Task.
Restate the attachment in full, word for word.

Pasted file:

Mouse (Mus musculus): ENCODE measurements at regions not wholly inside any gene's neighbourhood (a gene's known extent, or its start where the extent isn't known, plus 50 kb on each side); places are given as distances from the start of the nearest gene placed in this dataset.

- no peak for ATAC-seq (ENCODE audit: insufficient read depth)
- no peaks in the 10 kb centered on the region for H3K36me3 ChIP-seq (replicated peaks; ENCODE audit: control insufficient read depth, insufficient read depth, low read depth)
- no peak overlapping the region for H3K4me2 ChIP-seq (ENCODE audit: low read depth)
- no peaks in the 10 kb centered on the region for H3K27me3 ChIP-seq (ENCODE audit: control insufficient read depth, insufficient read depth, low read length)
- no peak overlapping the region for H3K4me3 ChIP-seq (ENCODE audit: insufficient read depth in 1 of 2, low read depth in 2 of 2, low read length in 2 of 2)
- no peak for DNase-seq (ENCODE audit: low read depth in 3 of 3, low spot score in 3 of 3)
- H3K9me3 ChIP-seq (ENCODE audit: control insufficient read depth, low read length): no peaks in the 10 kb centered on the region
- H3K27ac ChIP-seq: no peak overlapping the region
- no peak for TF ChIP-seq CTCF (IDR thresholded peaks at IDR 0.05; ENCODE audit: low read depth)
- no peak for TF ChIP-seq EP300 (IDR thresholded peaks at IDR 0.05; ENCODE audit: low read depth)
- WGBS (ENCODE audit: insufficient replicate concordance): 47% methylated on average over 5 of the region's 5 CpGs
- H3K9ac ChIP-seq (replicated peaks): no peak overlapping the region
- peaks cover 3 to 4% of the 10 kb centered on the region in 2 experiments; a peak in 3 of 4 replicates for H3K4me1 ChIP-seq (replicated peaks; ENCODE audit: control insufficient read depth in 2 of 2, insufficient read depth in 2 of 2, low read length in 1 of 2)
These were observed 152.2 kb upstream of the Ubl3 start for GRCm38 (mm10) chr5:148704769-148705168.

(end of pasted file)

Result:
Mouse (Mus musculus): ENCODE measurements at regions not wholly inside any gene's neighbourhood (a gene's known extent, or its start where the extent isn't known, plus 50 kb on each side); places are given as distances from the start of the nearest gene placed in this dataset.

- no peak for ATAC-seq (ENCODE audit: insufficient read depth)
- no peaks in the 10 kb centered on the region for H3K36me3 ChIP-seq (replicated peaks; ENCODE audit: control insufficient read depth, insufficient read depth, low read depth)
- no peak overlapping the region for H3K4me2 ChIP-seq (ENCODE audit: low read depth)
- no peaks in the 10 kb centered on the region for H3K27me3 ChIP-seq (ENCODE audit: control insufficient read depth, insufficient read depth, low read length)
- no peak overlapping the region for H3K4me3 ChIP-seq (ENCODE audit: insufficient read depth in 1 of 2, low read depth in 2 of 2, low read length in 2 of 2)
- no peak for DNase-seq (ENCODE audit: low read depth in 3 of 3, low spot score in 3 of 3)
- H3K9me3 ChIP-seq (ENCODE audit: control insufficient read depth, low read length): no peaks in the 10 kb centered on the region
- H3K27ac ChIP-seq: no peak overlapping the region
- no peak for TF ChIP-seq CTCF (IDR thresholded peaks at IDR 0.05; ENCODE audit: low read depth)
- no peak for TF ChIP-seq EP300 (IDR thresholded peaks at IDR 0.05; ENCODE audit: low read depth)
- WGBS (ENCODE audit: insufficient replicate concordance): 47% methylated on average over 5 of the region's 5 CpGs
- H3K9ac ChIP-seq (replicated peaks): no peak overlapping the region
- peaks cover 3 to 4% of the 10 kb centered on the region in 2 experiments; a peak in 3 of 4 replicates for H3K4me1 ChIP-seq (replicated peaks; ENCODE audit: control insufficient read depth in 2 of 2, insufficient read depth in 2 of 2, low read length in 1 of 2)
These were observed 152.2 kb upstream of the Ubl3 start for GRCm38 (mm10) chr5:148704769-148705168.